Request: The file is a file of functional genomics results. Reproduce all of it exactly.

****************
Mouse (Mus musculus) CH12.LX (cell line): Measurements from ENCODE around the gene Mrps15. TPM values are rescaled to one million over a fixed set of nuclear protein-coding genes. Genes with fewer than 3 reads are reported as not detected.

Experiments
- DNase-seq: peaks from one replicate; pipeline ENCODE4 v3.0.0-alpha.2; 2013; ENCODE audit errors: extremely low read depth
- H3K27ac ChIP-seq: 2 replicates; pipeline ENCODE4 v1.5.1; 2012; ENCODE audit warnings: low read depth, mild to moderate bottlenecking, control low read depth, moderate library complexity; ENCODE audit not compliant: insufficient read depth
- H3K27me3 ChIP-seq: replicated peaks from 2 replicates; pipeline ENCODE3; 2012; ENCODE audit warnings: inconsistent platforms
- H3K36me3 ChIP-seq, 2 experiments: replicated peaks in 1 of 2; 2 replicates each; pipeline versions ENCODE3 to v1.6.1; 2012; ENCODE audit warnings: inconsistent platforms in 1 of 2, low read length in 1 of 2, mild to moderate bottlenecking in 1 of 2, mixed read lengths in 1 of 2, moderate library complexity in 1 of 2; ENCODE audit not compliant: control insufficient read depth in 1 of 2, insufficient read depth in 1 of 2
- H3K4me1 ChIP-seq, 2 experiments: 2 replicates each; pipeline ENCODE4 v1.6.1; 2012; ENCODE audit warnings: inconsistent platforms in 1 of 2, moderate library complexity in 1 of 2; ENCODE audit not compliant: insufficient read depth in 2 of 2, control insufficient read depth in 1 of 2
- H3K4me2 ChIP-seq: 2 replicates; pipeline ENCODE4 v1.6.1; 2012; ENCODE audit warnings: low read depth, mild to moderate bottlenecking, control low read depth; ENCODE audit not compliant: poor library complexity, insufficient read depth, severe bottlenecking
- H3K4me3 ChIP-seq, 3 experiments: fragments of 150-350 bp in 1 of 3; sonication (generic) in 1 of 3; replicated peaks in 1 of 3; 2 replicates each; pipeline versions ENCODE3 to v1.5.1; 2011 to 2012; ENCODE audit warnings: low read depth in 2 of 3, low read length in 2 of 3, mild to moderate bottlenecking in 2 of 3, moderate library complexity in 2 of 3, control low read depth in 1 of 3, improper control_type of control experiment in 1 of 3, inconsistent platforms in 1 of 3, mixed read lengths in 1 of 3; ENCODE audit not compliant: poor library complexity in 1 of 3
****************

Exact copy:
Mouse (Mus musculus) CH12.LX (cell line): Measurements from ENCODE around the gene Mrps15. TPM values are rescaled to one million over a fixed set of nuclear protein-coding genes. Genes with fewer than 3 reads are reported as not detected.

Experiments
- DNase-seq: peaks from one replicate; pipeline ENCODE4 v3.0.0-alpha.2; 2013; ENCODE audit errors: extremely low read depth
- H3K27ac ChIP-seq: 2 replicates; pipeline ENCODE4 v1.5.1; 2012; ENCODE audit warnings: low read depth, mild to moderate bottlenecking, control low read depth, moderate library complexity; ENCODE audit not compliant: insufficient read depth
- H3K27me3 ChIP-seq: replicated peaks from 2 replicates; pipeline ENCODE3; 2012; ENCODE audit warnings: inconsistent platforms
- H3K36me3 ChIP-seq, 2 experiments: replicated peaks in 1 of 2; 2 replicates each; pipeline versions ENCODE3 to v1.6.1; 2012; ENCODE audit warnings: inconsistent platforms in 1 of 2, low read length in 1 of 2, mild to moderate bottlenecking in 1 of 2, mixed read lengths in 1 of 2, moderate library complexity in 1 of 2; ENCODE audit not compliant: control insufficient read depth in 1 of 2, insufficient read depth in 1 of 2
- H3K4me1 ChIP-seq, 2 experiments: 2 replicates each; pipeline ENCODE4 v1.6.1; 2012; ENCODE audit warnings: inconsistent platforms in 1 of 2, moderate library complexity in 1 of 2; ENCODE audit not compliant: insufficient read depth in 2 of 2, control insufficient read depth in 1 of 2
- H3K4me2 ChIP-seq: 2 replicates; pipeline ENCODE4 v1.6.1; 2012; ENCODE audit warnings: low read depth, mild to moderate bottlenecking, control low read depth; ENCODE audit not compliant: poor library complexity, insufficient read depth, severe bottlenecking
- H3K4me3 ChIP-seq, 3 experiments: fragments of 150-350 bp in 1 of 3; sonication (generic) in 1 of 3; replicated peaks in 1 of 3; 2 replicates each; pipeline versions ENCODE3 to v1.5.1; 2011 to 2012; ENCODE audit warnings: low read depth in 2 of 3, low read length in 2 of 3, mild to moderate bottlenecking in 2 of 3, moderate library complexity in 2 of 3, control low read depth in 1 of 3, improper control_type of control experiment in 1 of 3, inconsistent platforms in 1 of 3, mixed read lengths in 1 of 3; ENCODE audit not compliant: poor library complexity in 1 of 3